Connecting with God isn’t easy for most of us. Whether we have young children, thriving careers, or days filled by the needs of those within our spheres of influence, it’s not easy to find time to slip away from everyday demands and encounter the heart of our heavenly Father.
Whether you have five kids under age six or find yourself restless and struggling to get alone with the Lord, despite the fact that your nest is empty, a few routines might help you connect with God on a regular basis:
Simplify Your Morning Routine as Much as Possible
We’re often told that if we want quality quiet time with the Lord, we will need to wake up before our children. While I agree that a quiet house helps me connect with God, there are simply some seasons when getting up first isn’t an option: When I worked at a summer camp and often had to be up by 5 a.m., when I worked as a teacher and needed to get to work as early as possible to prepare for very full days, and as the mother of a nursing baby who wakes me up every 90 minutes all night long and is ready to start the day at 4:30 a.m.
Even when the babies grow older, I find that I don’t function well without sleep. It has been tremendously helpful for me to commit to two mindsets when it comes to morning:
First, I will always include Bible time in my morning routine. This is non-negotiable, as non-negotiable as brushing my teeth and putting my contacts in. Even if it’s only one verse, I will read something from the Bible every morning.
Second, I simplify our family’s morning routines as much as possible so that I can steal away some time with the Lord if the kids happen to get out of bed before I’ve opened my Bible. I prepare as much of breakfast and lunch as possible the evening before. School clothes are laid out, and each of the kids knows what is expected in the morning.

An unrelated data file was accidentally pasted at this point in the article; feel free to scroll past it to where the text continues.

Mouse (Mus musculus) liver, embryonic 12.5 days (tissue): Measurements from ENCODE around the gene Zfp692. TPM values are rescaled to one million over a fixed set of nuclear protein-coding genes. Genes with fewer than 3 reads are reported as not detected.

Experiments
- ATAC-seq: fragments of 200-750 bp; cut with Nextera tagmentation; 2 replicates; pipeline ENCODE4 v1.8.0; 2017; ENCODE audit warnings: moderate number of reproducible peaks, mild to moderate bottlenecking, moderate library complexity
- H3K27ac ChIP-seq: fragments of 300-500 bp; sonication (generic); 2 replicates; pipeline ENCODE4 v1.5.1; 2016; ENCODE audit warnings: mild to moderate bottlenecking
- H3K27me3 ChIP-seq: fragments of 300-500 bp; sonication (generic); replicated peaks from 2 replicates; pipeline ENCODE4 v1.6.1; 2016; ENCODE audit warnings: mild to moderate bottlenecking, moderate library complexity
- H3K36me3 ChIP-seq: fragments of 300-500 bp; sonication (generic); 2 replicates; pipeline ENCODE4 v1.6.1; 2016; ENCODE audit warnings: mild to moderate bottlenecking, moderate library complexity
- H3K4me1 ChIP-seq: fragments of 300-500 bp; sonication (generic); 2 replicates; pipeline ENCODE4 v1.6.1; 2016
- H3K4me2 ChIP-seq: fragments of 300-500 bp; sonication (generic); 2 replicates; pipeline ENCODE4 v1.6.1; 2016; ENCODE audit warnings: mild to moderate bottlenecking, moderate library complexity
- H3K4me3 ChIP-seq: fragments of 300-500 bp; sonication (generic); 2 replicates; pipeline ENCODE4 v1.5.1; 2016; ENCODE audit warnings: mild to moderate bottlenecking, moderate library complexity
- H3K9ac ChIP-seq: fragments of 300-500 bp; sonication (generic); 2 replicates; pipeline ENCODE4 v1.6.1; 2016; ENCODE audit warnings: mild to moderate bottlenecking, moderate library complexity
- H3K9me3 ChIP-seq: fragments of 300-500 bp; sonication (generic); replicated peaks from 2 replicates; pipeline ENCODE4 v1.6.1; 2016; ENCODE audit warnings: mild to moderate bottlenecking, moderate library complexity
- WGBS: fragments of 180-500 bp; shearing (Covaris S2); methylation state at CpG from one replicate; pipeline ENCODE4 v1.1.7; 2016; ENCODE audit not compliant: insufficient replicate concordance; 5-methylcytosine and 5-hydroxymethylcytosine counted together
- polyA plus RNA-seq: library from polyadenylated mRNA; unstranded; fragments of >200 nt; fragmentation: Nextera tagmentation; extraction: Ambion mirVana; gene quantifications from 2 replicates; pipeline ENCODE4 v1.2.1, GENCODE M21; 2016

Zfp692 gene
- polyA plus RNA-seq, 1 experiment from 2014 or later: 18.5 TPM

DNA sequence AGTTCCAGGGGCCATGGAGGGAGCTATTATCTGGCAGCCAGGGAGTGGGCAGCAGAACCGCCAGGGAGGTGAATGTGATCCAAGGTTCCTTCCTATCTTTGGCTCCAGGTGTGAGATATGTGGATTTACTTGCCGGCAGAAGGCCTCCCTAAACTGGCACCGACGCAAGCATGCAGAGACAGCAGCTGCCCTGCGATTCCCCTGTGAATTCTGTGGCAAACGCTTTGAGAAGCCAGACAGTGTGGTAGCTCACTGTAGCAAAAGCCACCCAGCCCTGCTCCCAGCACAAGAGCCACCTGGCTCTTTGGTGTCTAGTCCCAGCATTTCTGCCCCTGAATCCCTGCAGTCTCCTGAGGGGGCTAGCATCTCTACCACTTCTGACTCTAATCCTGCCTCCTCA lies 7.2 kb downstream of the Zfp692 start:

I let them have some screen time or cartoon time so that I can read and pray and silence my soul. They learn independence, and I embrace not starting the day at full-speed.
Institute Afternoon Quiet Time
Many moms use afternoon nap time as a quiet hour for reading devotionals and connecting with God. I’ll admit that it’s difficult for me to resist the urge to fold laundry, mop the floors, and tidy up the house while the house is silent.
Even after the kids are too old for naps, we make it a practice to have at least an hour of quiet time in the afternoons. The kids play quietly in their rooms, and I go to my room with a Bible, a challenging book, or a journal. I use the time to connect with God. It restores my soul, and a “break” from the busyness and conversations of the day restores my mind.
Embrace 2-minute Snippets
There are times when it’s difficult to find more than a minute or two to connect with God. There is grace for seasons like this. God knows your baby is demanding 99 percent of your attention. This is his calling on your life.
In these seasons, learn to embrace 2-minute snippets of silence and solitude with God. Pray while you wash dishes, in the sanctuary of the bathroom, or flip open your Bible (or your Bible app) when the house happens to fall silent.
Keep the Conversation Going
Scripture urges us to pray without stopping. Simply living in the ongoing awareness that God is with you in the midst of your very full moments might be the most powerful way to experience and encounter him.
Try to remember the way it feels to be newly in love. When you are newly in love, you think about the person you love without ceasing. You wish he were with you when you experience new things. You think of him while you grocery shop and as you drive down the road. Your mind drifts to him again and again.
This is how we pray without ceasing. We choose to make Jesus the highest thought in our minds and the lover of our souls. We bring our minds back to him again and again. We soon find that we are talking to him, seeking his guidance, and fellowshipping with him throughout all the moments of our days.
We learn to encounter him in our painful moments, worship him when we face fearand doubt, and thank him, even when our circumstances don’t make sense.